The company analyses map, geographical and location data to provide such insights to its slew of customers across sectors. It also offers an SDK and Map Portal for companies to run analyses on their customer base and their operations based on location data and other geospatial parameters.
MapmyIndia Eyes Automotive Opportunity
So what exactly is MapmyIndia’s strength? The first major advantage is MapmyIndia’s datasets. The CEO claims the company offers the most comprehensive, foundational and accurate digital map for the entire country, This includes 8,000 cities and towns in detail, almost all the 6.3 Mn road kilometres, and all 7.5 lakh villages in 2D, 3D, high-definition and even 4D.
MapmyIndia’s model relies on three pillars — maps and location data; hardware and software for geo-information systems, IoT-powered fleet management, automotive navigation, connected and autonomous vehicle systems; and a full API suite for integration within proprietary platforms.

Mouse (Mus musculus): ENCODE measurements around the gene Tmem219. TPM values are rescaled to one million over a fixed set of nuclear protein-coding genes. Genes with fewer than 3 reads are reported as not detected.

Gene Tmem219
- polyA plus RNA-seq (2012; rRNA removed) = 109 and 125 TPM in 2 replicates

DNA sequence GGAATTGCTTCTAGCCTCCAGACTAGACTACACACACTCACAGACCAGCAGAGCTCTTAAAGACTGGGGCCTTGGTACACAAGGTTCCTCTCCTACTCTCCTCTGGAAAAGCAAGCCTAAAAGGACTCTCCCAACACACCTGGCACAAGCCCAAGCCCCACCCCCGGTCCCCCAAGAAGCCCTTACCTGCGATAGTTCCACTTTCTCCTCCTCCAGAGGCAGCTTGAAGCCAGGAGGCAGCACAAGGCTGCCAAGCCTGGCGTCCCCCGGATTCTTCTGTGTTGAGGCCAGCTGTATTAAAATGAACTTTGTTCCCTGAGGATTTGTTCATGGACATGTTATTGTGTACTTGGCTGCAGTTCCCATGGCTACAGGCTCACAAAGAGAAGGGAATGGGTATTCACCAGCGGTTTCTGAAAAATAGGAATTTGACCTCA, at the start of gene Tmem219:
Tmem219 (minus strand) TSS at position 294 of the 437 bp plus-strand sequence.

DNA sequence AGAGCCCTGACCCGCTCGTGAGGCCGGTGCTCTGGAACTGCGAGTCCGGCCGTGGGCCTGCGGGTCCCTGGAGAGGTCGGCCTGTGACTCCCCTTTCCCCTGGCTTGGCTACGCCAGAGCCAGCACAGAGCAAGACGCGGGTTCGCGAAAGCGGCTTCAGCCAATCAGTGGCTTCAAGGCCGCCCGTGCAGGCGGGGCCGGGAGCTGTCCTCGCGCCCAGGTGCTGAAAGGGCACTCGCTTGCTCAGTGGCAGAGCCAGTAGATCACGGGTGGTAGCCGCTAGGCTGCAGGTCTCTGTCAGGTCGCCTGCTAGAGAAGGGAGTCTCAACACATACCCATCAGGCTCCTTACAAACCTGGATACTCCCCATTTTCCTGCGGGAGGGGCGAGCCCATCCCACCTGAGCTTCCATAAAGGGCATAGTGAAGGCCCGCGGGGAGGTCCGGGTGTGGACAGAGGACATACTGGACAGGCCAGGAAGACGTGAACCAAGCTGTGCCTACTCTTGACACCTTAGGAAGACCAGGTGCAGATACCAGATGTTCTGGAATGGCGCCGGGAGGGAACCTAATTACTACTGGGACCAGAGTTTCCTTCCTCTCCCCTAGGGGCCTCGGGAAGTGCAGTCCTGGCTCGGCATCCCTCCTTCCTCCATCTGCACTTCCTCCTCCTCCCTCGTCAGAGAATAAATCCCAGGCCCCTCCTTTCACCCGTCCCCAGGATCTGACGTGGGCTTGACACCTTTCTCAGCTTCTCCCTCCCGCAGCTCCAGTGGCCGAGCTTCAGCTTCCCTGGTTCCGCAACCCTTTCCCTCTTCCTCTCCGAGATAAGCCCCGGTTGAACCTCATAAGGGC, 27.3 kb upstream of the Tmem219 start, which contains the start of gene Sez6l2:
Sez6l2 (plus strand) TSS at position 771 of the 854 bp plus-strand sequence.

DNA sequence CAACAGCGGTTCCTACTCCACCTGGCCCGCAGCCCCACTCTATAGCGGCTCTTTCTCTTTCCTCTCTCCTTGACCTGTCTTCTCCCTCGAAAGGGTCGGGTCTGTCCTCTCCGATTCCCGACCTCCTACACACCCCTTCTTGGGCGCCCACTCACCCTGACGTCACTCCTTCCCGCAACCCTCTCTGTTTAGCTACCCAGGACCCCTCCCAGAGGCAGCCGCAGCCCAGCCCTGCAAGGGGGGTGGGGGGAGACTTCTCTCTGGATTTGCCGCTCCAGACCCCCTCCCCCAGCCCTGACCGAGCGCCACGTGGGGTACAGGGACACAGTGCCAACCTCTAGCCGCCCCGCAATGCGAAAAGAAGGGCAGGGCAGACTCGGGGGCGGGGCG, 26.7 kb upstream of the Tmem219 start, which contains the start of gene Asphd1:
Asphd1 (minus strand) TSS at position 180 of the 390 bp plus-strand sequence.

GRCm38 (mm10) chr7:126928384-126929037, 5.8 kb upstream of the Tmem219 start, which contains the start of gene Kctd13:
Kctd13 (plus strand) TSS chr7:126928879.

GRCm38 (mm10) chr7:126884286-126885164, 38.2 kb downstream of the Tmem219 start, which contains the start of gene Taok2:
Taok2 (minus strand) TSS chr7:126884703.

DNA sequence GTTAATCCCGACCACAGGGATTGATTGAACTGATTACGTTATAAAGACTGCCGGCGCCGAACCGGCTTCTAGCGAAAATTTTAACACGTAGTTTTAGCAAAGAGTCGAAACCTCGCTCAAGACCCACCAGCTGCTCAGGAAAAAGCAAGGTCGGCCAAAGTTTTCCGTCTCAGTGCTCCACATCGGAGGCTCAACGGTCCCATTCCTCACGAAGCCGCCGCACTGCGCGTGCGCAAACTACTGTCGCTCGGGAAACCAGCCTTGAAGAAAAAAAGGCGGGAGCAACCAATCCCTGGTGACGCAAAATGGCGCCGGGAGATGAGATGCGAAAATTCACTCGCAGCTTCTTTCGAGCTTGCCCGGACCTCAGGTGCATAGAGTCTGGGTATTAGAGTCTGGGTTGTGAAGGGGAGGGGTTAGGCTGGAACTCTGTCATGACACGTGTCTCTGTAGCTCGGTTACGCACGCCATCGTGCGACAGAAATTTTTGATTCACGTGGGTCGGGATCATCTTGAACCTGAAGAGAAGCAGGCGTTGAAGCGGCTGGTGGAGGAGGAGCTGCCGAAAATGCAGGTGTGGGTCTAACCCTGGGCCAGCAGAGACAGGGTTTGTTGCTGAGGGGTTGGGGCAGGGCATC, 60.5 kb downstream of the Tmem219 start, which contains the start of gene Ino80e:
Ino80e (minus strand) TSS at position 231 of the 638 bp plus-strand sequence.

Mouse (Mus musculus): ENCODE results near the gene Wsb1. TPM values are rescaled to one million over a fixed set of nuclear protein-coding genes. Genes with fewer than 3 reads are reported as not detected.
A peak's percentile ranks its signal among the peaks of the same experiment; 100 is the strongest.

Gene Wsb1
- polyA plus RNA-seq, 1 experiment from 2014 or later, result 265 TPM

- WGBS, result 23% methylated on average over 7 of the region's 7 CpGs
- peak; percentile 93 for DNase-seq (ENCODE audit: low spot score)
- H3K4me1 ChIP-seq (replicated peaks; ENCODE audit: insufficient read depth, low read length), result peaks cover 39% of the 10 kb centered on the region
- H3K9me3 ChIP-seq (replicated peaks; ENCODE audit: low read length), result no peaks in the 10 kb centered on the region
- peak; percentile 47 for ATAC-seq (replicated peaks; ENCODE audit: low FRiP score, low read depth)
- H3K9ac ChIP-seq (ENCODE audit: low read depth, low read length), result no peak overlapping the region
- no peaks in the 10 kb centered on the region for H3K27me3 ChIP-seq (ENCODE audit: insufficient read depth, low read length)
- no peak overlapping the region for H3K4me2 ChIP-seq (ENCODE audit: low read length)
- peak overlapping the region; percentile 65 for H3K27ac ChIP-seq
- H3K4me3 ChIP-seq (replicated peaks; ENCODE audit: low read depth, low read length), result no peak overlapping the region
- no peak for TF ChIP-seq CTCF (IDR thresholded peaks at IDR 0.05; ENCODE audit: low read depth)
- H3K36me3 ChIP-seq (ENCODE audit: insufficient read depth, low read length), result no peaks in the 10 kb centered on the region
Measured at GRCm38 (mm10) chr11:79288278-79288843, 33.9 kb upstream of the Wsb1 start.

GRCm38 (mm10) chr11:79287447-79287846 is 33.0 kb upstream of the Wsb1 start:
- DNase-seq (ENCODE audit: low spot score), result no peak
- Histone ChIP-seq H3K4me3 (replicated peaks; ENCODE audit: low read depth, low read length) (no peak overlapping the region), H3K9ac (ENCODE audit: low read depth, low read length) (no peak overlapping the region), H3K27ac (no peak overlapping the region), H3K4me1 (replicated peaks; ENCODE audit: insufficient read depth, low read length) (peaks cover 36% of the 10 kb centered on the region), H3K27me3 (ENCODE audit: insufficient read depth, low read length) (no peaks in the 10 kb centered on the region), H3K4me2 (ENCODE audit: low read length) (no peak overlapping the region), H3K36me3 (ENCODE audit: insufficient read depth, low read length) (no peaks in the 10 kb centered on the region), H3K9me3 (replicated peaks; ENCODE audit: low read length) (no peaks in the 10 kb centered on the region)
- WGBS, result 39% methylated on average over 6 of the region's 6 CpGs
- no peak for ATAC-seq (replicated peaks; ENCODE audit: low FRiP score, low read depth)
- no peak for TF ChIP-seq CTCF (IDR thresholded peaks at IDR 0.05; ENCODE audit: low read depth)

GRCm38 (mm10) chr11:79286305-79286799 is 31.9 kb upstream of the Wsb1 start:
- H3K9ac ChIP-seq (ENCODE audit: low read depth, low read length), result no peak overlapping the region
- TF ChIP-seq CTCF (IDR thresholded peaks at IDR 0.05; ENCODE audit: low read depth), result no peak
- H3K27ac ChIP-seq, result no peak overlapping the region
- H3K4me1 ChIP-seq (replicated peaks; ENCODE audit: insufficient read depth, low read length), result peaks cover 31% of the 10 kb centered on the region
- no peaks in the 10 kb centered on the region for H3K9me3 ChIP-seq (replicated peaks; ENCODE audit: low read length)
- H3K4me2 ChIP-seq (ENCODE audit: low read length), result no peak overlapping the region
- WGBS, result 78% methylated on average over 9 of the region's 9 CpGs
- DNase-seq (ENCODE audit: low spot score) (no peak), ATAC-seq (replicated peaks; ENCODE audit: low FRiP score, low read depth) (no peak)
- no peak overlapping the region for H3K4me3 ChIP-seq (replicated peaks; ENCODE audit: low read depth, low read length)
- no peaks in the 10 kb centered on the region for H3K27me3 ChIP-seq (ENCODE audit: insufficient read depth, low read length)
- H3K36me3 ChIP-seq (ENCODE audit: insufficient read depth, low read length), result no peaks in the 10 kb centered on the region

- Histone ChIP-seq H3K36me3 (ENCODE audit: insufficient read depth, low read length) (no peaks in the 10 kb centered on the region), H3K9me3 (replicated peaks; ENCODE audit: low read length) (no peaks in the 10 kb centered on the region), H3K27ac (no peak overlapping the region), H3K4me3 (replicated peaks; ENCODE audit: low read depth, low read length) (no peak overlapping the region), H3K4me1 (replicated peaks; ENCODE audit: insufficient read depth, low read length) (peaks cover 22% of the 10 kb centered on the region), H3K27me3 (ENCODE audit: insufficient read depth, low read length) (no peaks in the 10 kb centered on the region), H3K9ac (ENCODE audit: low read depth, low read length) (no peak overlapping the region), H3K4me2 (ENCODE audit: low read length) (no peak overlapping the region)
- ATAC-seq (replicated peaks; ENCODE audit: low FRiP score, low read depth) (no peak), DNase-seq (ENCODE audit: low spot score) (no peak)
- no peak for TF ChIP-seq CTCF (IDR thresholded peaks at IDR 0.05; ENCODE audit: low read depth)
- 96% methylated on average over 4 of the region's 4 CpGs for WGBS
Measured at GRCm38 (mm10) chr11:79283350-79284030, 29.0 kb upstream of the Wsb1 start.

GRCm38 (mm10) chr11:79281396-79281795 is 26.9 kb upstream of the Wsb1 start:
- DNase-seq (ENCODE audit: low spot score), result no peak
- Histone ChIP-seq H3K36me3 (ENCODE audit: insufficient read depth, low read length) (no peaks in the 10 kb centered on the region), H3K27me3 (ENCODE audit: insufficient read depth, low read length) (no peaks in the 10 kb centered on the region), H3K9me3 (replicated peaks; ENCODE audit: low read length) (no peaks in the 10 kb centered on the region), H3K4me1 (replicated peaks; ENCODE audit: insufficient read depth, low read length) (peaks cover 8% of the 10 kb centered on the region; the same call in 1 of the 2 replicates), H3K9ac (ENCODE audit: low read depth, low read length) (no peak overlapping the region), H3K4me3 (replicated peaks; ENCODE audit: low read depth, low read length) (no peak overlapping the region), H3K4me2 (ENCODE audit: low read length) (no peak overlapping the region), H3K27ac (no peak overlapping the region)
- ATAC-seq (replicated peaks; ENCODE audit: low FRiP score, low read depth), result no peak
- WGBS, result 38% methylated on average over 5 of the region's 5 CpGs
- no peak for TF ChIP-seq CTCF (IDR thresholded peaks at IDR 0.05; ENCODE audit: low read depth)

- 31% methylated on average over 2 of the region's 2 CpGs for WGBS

Rohan believes that this stack allows MapmyIndia to target international markets and create a go-to-market strategy for such companies in India. “International markets are ahead of India in terms of adoption. Through our international brand, we have integrated maps of 200 other countries into our global software platform and we are able to offer a global solution, which we expect will grow in a major way in the next few years.”
As for the competitive advantage, the CEO believes that connecting various services for particular use-cases will be the key going forward, and that’s where MapmyIndia’s data-plus-software approach will be a moat. The next phase of location and geospatial technology will be around unlocking value in a virtual replica of the real world or four-dimensional (4D) visualisation.